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Eric Riehl, MWMG

Eric Riehl, MWMG

Catherine O'Hara, Review reporter

My View: Don’t forsake Flamboro Downs

Big news items have captured quite a few headlines in the Review in recent weeks. The plight of the horse racing industry is one; a possible Hamilton casino is another.

While one issue is just as significant as the other, I believe it’s important to note that these two are intricately connected. And one cannot – and should not – make a decision without considering the impacts on the other.

Historically, the high-stakes sport of horse racing in Ontario enjoyed much success as it was the only facility where individuals could test their odds. When the province wanted to establish slot parlours to boost its coffers, it looked to racetracks as viable locations for the new venture. Seemingly, it was a perfect fit as racetracks already attracted individuals who were willing to place a bet or two. But with the slots shacking up with tracks, horse racing found itself in direct competition for the betting dollar.

An agreement was formed between the track owners and the Ontario Lottery and Gaming Corporation (OLG) that would see 20 per cent of slot revenues bolster the horse racing industry. Horsemen and women used that money to fund purse pools, upgrade racing facilities and promote the sport of live racing.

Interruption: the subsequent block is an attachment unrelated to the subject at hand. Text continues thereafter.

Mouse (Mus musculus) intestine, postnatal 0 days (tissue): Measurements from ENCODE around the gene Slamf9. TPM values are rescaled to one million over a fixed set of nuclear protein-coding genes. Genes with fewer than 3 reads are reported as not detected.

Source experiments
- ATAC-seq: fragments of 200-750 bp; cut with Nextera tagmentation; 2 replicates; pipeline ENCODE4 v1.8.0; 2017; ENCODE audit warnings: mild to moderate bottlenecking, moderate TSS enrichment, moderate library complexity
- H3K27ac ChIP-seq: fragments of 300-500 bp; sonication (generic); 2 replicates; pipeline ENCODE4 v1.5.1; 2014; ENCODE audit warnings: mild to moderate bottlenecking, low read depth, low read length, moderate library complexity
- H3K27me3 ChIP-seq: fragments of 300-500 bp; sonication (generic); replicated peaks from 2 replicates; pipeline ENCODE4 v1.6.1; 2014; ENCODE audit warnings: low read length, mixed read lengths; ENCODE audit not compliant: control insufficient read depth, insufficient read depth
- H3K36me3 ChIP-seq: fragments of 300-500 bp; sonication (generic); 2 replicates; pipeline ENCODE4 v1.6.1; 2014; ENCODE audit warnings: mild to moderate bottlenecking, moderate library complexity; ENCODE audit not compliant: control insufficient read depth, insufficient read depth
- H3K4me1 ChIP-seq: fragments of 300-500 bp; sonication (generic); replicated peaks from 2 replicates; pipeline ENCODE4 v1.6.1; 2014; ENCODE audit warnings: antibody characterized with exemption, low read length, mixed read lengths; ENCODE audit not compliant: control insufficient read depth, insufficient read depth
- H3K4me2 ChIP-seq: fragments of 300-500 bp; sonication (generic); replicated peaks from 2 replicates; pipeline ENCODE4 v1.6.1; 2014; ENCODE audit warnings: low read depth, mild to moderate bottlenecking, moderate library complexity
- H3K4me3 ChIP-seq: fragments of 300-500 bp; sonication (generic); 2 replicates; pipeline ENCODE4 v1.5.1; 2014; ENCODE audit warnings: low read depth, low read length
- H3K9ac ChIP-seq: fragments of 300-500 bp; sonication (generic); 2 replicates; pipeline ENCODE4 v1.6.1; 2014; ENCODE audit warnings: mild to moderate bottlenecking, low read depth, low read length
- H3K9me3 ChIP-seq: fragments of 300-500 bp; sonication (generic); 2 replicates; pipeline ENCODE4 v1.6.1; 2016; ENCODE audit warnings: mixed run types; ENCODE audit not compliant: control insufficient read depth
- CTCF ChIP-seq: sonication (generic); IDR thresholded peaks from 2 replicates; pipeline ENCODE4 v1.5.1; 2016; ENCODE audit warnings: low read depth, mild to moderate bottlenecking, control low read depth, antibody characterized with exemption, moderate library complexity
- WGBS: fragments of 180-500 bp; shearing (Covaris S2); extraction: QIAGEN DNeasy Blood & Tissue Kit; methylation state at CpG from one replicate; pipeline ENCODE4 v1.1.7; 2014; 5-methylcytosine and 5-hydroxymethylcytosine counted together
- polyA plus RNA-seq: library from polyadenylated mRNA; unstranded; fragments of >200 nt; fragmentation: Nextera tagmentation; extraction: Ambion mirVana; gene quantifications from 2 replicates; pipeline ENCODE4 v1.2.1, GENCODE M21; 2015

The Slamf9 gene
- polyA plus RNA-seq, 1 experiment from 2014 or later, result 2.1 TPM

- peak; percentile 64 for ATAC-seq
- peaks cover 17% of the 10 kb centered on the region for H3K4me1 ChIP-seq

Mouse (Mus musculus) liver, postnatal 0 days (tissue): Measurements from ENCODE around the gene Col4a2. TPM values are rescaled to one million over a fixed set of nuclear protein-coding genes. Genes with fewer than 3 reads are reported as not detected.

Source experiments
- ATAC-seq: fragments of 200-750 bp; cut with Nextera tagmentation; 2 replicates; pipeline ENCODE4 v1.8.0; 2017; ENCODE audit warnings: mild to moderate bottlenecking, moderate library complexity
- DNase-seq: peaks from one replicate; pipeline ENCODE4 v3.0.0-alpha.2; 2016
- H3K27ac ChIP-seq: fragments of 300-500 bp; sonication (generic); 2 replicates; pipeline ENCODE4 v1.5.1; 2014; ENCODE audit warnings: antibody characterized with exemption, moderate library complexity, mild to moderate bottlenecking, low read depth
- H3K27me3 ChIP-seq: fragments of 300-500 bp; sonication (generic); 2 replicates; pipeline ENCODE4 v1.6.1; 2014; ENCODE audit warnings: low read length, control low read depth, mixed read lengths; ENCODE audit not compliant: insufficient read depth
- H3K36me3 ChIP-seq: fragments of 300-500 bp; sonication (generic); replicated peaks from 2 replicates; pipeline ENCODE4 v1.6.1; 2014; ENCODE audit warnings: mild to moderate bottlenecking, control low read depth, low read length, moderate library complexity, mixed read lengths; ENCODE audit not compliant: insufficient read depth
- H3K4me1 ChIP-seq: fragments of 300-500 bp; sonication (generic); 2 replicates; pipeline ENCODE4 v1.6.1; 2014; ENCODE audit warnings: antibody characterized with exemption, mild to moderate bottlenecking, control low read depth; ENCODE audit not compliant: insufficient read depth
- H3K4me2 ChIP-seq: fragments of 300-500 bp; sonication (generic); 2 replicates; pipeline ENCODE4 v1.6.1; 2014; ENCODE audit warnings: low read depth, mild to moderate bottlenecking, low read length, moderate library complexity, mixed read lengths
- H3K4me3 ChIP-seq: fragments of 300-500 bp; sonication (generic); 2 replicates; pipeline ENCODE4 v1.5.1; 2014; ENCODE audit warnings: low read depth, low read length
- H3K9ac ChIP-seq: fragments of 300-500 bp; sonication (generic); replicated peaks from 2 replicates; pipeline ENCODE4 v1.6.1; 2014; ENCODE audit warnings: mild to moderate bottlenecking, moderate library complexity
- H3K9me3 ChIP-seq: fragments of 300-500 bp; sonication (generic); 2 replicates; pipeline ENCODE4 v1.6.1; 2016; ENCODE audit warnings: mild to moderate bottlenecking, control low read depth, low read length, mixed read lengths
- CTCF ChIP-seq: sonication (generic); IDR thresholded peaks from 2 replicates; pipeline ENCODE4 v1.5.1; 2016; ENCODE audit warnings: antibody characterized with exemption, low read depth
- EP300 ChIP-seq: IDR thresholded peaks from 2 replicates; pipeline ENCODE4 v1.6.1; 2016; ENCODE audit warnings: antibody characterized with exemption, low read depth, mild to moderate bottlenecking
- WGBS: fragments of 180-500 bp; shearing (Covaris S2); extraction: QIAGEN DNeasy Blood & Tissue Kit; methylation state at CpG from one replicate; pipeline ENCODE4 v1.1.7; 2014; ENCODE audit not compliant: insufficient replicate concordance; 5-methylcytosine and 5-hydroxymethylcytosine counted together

Fast-forward a decade or so later and you’ll find the horse racing industry in a tailspin. That’s because the Ontario Liberal government decided to cancel the long-standing profit-sharing agreement, the Slots at Racetracks Program, effective March 31. The Grits also gave the OLG the go-ahead to modernize gaming across the province. The modernization plan includes building new casinos in different zones. One could be coming to a town near you.

Hamilton is currently considering whether it wants to play host to a casino. Already, it receives roughly $4.5 million in revenues from the OLG for hosting the Slots at Flamboro Downs. Housing a new casino within its boundaries could mean more money for a cash-strapped city in need of a big financial boost to fund social service programs, upgrade infrastructure and lower taxes.

This decision carries a lot of weight and shouldn’t be taken lightly. While a new casino complex located in Hamilton proper could potentially boost tourism and the local economy, yanking it away from Flamborough would have devastating effects on the city’s agriculture – namely horse racing.

There’s little chance a company, whether for- or not-for-profit, will be willing to take on the risk of operating a stand-alone facility dedicated to horse racing. However, the racetrack’s survival is increased if the city agrees to host a casino only at the Flamboro Downs site. The owner/operator of the new site could not only enter into an agreement with the OLG to house slots and tables, but also offer its guests the opportunity to place a bet or two on horse racing – a nearly impossible option if a new facility is located downtown.

Council already said it supported Flamboro Downs, but with downtown casino proposals coming forward, politicians need to stick to their guns, stick with the Flamborough location.

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